Why Terrorists Are Hacking the American Military's Social Media Accounts
By Nadav Morag, PhD
Hackers claiming affiliation with Islamic State (IS), the terrorist and guerrilla organization that controls large swaths of Syria and Iraq, were able to take control of the social media accounts of the U.S. military command responsible for the Middle East and Central Asia - USCENTCOM (Central Command). These hackers made threats to military personnel, embedded links to propaganda videos (including images of beheadings) and posted military documents (none of which were classified).
The actual act of hacking into military social media websites does not, in and of itself, represent any threat to national security. Needless to say, the military does not use social media websites for its critical communications, nor does it put classified materials on those websites or otherwise make those materials accessible to hackers on the Internet. The Department of Defense (DoD) has a separate computer network for classified materials that is not linked to the Internet, and most cases of serious leaks of classified information were the result of insiders leaking the materials, via the Internet or otherwise.
However, the fact that hackers who are seemingly affiliated with one of America's main international adversaries, were able to hijack CENTCOM's social media outlets is useful to IS because terrorism is as much about branding and public relations as it is about violence. That should come as no surprise given that terrorism is an inherently political activity. It is about influencing people and in this case, through creating fear in their targets and admiration in their supporters.
By pulling this sort of stunt, IS can demonstrate that it has cyber capabilities. Terrorists are always searching for ways to convince people that they are more powerful than they really are and it can portray the U.S. military as powerless and get publicity. (They couldn't defend their own cyberspace....perhaps next time they won't be able to defend US territory either?)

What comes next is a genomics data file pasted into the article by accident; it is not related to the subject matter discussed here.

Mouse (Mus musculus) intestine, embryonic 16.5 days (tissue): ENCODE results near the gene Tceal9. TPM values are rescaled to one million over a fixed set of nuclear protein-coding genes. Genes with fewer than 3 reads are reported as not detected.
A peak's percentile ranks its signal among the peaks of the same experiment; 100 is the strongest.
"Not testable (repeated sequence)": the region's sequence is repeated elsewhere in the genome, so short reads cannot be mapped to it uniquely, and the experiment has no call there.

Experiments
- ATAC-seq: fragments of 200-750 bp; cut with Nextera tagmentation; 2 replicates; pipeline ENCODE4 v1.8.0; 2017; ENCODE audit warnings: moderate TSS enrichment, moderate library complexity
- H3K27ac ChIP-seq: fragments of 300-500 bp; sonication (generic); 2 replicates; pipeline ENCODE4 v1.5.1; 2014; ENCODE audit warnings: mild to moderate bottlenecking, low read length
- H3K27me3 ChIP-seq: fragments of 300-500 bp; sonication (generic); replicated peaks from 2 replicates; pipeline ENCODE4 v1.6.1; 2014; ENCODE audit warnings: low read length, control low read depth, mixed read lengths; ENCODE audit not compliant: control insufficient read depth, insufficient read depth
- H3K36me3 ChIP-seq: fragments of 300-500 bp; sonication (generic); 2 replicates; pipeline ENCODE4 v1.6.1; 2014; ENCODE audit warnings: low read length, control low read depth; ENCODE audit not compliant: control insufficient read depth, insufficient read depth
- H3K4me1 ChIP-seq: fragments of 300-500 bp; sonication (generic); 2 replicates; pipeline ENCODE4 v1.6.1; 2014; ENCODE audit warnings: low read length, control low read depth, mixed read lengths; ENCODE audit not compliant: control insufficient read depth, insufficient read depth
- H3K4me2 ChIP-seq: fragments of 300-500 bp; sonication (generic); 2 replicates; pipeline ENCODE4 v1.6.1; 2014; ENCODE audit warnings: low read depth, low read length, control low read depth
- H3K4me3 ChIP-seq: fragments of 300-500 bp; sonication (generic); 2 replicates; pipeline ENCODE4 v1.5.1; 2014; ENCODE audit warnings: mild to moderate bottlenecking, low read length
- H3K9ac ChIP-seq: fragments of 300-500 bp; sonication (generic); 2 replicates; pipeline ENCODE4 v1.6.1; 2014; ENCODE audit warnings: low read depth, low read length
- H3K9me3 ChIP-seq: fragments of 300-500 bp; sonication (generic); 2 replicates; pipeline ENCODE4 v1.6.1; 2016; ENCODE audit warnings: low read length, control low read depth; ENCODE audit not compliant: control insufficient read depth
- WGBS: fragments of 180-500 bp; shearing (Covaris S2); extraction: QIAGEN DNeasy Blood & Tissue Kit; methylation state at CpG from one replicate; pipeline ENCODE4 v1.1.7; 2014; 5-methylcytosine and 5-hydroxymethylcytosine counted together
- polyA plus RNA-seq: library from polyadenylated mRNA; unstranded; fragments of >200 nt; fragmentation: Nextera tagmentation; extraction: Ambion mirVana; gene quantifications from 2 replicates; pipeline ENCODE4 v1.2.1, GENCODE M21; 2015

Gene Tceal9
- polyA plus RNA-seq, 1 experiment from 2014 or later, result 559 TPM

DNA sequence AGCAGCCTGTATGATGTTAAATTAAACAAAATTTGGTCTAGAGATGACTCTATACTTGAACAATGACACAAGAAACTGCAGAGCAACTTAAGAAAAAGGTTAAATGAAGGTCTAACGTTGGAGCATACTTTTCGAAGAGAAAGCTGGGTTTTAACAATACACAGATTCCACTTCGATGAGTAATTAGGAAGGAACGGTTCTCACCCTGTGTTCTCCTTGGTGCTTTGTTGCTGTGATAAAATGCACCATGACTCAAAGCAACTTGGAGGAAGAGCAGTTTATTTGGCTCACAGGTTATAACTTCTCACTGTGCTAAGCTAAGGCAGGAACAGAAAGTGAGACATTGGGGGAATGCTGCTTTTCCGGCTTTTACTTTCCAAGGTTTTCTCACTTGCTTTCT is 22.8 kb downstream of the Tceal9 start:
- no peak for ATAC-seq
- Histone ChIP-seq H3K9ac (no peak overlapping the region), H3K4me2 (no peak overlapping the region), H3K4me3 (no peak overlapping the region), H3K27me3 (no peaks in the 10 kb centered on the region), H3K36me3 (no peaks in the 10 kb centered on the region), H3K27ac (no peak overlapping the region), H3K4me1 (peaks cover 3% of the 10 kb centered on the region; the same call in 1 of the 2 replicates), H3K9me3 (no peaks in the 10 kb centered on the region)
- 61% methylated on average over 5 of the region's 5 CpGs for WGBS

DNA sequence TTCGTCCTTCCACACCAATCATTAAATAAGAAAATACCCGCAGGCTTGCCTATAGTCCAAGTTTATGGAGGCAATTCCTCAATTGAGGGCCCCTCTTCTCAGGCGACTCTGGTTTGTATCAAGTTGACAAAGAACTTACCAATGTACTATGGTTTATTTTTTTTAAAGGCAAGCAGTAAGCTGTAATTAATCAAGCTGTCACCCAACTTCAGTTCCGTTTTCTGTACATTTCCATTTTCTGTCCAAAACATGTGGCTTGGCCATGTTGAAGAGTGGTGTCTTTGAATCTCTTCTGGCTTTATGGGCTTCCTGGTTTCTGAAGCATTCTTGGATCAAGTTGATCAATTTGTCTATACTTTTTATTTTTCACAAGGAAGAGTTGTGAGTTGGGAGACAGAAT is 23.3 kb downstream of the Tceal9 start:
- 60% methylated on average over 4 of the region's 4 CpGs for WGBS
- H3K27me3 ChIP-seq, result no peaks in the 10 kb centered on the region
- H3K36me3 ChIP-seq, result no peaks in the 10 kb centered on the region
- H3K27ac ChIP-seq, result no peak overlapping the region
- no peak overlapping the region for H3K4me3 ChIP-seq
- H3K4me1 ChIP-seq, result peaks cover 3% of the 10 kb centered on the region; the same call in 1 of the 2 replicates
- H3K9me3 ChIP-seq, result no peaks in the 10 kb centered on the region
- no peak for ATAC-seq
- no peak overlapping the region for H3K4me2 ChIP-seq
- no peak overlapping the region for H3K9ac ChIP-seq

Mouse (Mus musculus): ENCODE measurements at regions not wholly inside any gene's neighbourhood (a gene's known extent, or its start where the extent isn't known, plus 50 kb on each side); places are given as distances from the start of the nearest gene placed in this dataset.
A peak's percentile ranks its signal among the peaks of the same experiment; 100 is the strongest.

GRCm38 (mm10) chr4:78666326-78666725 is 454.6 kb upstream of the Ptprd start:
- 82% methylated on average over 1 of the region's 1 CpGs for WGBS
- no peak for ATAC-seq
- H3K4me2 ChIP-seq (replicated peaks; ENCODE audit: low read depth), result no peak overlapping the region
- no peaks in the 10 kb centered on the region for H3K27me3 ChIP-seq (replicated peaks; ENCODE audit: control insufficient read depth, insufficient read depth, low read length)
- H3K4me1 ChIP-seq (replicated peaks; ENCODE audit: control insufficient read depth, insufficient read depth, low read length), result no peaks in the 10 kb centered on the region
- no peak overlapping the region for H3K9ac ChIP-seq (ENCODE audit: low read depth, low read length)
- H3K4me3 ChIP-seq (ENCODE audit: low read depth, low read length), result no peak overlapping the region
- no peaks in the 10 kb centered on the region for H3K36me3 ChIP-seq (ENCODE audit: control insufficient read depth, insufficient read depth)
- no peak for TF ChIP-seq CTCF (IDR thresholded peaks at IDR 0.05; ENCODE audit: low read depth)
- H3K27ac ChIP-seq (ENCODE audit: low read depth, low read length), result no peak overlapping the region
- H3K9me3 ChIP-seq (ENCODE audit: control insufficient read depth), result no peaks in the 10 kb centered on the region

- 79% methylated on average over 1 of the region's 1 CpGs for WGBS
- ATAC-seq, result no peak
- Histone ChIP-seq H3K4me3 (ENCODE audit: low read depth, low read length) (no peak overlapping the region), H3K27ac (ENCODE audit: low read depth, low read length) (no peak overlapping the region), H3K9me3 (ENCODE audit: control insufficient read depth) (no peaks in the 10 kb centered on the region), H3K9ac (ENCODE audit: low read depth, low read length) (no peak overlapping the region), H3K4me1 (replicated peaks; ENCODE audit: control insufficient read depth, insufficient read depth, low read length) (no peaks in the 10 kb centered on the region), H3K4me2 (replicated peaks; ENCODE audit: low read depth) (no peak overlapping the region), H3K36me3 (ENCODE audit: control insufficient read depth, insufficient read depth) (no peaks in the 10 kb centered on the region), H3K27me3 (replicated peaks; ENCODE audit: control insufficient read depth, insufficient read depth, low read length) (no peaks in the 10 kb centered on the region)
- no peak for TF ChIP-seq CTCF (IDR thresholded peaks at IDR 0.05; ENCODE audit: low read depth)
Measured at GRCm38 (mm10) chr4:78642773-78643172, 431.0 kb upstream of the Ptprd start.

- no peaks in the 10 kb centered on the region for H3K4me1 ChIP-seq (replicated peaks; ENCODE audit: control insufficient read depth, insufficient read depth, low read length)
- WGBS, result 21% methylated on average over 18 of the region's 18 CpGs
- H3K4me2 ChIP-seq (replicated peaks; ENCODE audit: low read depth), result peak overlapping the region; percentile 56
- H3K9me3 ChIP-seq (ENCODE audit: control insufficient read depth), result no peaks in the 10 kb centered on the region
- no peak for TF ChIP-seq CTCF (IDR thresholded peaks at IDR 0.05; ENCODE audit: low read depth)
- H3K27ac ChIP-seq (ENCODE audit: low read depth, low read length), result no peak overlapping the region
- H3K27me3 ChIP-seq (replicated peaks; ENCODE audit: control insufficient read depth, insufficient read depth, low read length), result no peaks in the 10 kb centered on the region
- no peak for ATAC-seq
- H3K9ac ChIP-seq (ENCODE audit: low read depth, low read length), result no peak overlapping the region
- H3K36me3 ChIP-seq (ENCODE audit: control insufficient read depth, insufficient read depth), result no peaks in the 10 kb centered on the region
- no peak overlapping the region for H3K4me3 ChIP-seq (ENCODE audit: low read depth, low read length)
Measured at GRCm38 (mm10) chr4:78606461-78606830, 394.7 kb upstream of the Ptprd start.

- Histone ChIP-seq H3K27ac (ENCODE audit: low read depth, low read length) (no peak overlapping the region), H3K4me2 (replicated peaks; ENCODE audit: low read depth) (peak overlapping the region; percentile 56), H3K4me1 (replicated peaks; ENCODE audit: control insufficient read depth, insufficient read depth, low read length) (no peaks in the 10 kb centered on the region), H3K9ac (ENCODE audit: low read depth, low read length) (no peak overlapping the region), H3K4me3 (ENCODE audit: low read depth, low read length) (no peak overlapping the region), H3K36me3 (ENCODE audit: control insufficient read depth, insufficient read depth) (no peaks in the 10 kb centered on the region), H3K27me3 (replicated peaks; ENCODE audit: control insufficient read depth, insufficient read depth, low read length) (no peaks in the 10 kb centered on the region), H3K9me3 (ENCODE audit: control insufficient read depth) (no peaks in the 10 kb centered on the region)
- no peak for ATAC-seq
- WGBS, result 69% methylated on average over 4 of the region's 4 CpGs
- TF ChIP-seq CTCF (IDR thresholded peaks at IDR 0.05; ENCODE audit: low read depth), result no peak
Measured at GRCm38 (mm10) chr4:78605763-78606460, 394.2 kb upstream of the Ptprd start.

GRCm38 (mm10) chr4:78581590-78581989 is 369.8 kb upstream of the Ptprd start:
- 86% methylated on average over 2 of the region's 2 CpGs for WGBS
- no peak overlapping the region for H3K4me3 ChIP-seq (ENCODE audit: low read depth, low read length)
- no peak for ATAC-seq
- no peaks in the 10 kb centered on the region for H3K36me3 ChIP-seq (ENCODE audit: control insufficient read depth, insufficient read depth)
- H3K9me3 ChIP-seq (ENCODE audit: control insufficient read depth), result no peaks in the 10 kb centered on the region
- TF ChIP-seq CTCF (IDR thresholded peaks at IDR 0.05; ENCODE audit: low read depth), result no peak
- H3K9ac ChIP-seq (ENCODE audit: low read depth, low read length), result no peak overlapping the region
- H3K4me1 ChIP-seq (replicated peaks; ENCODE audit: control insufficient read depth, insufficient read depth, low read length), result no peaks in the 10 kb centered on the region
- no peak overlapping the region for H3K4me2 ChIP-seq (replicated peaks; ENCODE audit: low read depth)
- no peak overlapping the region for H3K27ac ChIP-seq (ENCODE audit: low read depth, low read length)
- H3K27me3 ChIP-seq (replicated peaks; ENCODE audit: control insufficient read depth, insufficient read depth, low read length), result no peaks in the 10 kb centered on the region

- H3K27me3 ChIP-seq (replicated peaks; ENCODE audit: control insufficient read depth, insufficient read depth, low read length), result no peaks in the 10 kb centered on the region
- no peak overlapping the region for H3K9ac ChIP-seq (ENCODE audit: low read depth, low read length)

Just like any good marketing strategy, if people see your brand enough, they are more likely to buy it. If people see and hear about IS or any terrorist organization enough times, they may want to join, thus bolstering the organization's ranks. And these new members may want to carry out attacks in the United States and Europe in order to show solidarity with the terrorist organization's brand (as with the recent attacks in Paris that were inspired by Al Qaeda of the Arabian Peninsula).
So while hacking U.S. military social media sites can be brushed off as embarrassing but essentially harmless, the possibility of people here at home being inspired by IS successes (whether on the battlefield or in cyberspace) is unquestionably a serious threat to national security.
If you don't believe that terrorist groups can, through social media efforts (among other things), inspire people in other countries to carry out terrible acts of violence that shock entire societies, just ask the French.
Image source: http://www.nbcnews.com